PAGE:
Google has made an interesting new acquisition that suggests it may be attacking Amazon's shipping business.
It just bought BufferBox Inc, a Y Combinator startup, for an undisclosed sum. BufferBox is a kiosk that can be placed in local venues around the nation for self-service parcel pick-up. In other words, if BufferBox becomes popular, you could walk into your local CVS and pick up a package you ordered from an online merchant.
This is a product -- not a talent -- acquisition. BufferBox will continue operating within Google.
"We're going to keep doing BufferBox," Google engineering director Steve Woods told Financial Post. "We’re not going to go into great detail about our future plans, but we think there’s a real exciting space beyond this amazing start with boxes, and the idea of touching consumers as part of their end-to-end experience is something we’re going to explore together. I don’t think we would say even definitively what it’s going to be, but we’re going to do some great things together.”
BufferBox had plans to undercut even the cheapest shipping services and deliver packages to its kiosks for $3 or $4. (USPS costs about $5.25 per package. UPS and FedEx cost more.) It also planned to set up 100 kiosks around the Toronto area in 2013.
So, what does Google want with a shipping company?
The Economist has one idea.
"Google is experimenting with a service that would let folk find goods online, order them and have them delivered within a day for a modest fee," The Economist wrote this morning. "This seems similar to Amazon’s hugely successful 'Prime' service, which costs $79 a year to join in America. Rather than try to replicate the e-commerce giant’s extensive network of warehouses, Google is looking for partnerships with shipping companies and retailers instead. But if it is serious about taking on Amazon, it may ultimately have to buy a logistics firm. At $69 billion UPS has a market value less than a third of Google’s; it is valued at less than twice the search giant’s cash pile."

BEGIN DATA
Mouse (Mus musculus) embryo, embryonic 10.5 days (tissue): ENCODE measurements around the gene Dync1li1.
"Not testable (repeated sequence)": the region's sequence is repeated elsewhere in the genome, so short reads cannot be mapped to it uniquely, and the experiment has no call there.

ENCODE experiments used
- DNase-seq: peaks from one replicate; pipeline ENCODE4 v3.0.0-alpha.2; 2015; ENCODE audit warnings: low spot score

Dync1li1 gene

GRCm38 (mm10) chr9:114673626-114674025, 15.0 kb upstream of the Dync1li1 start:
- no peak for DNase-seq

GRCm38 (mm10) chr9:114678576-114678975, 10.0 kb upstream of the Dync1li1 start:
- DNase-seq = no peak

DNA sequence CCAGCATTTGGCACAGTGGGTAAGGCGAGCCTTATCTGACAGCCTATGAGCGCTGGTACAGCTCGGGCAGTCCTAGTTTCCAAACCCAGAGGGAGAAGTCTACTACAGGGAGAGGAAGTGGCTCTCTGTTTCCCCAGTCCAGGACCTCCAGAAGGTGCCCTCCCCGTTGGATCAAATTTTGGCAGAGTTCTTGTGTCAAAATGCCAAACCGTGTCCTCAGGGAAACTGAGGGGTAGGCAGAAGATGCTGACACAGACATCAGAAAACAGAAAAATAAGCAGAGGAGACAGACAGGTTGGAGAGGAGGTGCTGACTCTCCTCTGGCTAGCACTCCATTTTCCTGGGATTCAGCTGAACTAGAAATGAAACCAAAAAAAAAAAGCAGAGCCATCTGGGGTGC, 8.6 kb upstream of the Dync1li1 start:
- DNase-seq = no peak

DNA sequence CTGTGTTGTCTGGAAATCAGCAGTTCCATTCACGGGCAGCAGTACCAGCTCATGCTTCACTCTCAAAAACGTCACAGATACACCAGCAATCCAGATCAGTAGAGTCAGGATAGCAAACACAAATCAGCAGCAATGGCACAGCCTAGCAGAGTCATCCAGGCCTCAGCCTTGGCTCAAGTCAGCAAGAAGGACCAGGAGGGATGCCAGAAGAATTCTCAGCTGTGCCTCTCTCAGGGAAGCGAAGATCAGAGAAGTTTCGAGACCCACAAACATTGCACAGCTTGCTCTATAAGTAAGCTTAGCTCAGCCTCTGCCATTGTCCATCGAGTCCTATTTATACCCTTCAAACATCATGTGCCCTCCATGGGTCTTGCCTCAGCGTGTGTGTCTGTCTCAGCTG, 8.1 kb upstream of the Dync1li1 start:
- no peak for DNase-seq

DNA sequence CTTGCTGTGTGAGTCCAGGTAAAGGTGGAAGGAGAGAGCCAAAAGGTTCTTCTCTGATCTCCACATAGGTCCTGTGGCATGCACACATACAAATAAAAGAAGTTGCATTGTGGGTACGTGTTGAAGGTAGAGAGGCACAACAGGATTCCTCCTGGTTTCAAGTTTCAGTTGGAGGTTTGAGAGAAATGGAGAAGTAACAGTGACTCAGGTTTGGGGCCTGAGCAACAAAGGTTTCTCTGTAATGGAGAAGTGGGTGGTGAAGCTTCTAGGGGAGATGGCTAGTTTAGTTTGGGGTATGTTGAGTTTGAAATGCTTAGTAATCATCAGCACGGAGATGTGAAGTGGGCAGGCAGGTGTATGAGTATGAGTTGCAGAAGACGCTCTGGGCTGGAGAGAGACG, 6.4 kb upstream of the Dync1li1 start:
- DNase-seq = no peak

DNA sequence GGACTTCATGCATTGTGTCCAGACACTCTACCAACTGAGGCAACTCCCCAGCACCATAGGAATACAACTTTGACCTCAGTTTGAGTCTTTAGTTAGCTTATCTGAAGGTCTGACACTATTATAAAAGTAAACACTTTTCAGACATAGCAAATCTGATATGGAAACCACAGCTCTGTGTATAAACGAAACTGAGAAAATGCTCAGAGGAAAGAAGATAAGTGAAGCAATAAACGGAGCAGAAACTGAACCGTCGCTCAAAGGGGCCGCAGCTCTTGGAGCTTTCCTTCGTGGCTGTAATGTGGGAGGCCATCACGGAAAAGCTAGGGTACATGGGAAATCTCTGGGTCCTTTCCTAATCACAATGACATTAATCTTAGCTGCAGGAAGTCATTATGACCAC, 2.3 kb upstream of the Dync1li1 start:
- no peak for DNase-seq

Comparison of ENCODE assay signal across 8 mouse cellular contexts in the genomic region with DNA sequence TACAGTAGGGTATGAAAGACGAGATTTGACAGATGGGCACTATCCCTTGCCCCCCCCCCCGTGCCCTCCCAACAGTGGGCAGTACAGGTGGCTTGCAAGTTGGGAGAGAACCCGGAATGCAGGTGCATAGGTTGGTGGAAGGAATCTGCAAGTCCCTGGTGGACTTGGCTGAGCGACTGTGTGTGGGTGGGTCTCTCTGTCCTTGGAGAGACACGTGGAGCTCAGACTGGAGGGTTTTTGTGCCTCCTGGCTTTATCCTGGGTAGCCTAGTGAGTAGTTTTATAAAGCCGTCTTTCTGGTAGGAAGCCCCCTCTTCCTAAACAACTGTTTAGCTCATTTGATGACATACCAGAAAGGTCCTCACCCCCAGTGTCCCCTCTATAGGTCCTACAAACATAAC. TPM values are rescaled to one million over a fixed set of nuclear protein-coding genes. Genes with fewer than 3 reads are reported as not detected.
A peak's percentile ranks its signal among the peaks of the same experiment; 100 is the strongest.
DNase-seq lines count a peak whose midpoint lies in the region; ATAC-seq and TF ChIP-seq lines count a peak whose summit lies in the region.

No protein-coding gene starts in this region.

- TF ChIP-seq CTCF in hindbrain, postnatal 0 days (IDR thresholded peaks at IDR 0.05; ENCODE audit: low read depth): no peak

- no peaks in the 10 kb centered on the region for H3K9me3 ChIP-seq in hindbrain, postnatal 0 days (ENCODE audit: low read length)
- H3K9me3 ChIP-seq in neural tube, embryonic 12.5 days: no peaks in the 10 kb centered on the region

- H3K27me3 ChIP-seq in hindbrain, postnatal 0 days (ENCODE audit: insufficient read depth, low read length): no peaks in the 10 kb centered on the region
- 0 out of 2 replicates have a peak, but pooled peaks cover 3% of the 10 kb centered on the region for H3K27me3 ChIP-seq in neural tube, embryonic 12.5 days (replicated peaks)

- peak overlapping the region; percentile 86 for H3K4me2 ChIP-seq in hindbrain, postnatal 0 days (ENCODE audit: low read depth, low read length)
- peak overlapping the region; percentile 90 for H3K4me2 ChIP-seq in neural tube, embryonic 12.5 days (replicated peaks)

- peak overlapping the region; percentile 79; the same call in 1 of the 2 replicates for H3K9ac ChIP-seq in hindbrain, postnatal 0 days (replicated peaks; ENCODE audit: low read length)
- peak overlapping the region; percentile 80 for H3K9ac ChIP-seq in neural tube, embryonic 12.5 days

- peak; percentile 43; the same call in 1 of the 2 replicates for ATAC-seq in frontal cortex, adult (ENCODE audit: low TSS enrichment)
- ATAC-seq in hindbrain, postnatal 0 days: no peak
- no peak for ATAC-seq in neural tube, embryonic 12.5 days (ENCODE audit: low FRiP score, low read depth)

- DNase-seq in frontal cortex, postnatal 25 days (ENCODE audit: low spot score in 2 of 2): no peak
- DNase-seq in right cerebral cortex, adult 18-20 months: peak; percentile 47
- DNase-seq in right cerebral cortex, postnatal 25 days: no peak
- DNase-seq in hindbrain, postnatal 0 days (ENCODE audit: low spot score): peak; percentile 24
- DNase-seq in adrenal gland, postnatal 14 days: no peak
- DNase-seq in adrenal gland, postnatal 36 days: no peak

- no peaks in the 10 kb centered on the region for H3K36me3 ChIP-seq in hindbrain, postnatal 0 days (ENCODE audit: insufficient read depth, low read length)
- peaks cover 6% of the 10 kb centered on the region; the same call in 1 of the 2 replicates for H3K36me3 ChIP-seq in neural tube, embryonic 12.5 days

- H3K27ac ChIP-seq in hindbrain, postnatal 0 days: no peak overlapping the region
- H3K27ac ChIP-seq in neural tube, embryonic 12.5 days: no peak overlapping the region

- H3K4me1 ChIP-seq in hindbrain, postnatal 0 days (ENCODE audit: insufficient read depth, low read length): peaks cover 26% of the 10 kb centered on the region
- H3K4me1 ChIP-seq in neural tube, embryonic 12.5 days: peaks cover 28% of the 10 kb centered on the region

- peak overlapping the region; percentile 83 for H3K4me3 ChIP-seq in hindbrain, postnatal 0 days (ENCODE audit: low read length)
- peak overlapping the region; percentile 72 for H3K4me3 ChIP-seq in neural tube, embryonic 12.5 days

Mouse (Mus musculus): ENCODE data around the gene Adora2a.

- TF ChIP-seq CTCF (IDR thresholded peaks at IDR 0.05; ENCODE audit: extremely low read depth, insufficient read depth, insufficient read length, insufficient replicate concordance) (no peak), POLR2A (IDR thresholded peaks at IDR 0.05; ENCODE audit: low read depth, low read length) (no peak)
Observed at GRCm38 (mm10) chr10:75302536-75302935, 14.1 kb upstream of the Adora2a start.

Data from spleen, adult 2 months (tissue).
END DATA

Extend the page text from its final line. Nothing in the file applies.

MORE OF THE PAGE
The Economist implies that Google could jump whole hog into fulfillment and logistics, and that it could becoming the back-end ecommerce delivery system for the world.
Of course, that is an entirely different business than the business Google is in right now. And it's not clear why Google would want to be in that business, especially with so many other promising opportunities to invest in.
So, what do you think Google wants with a startup like BufferBox? Is this really the beginning of a full-on shipping war between Google and Amazon?
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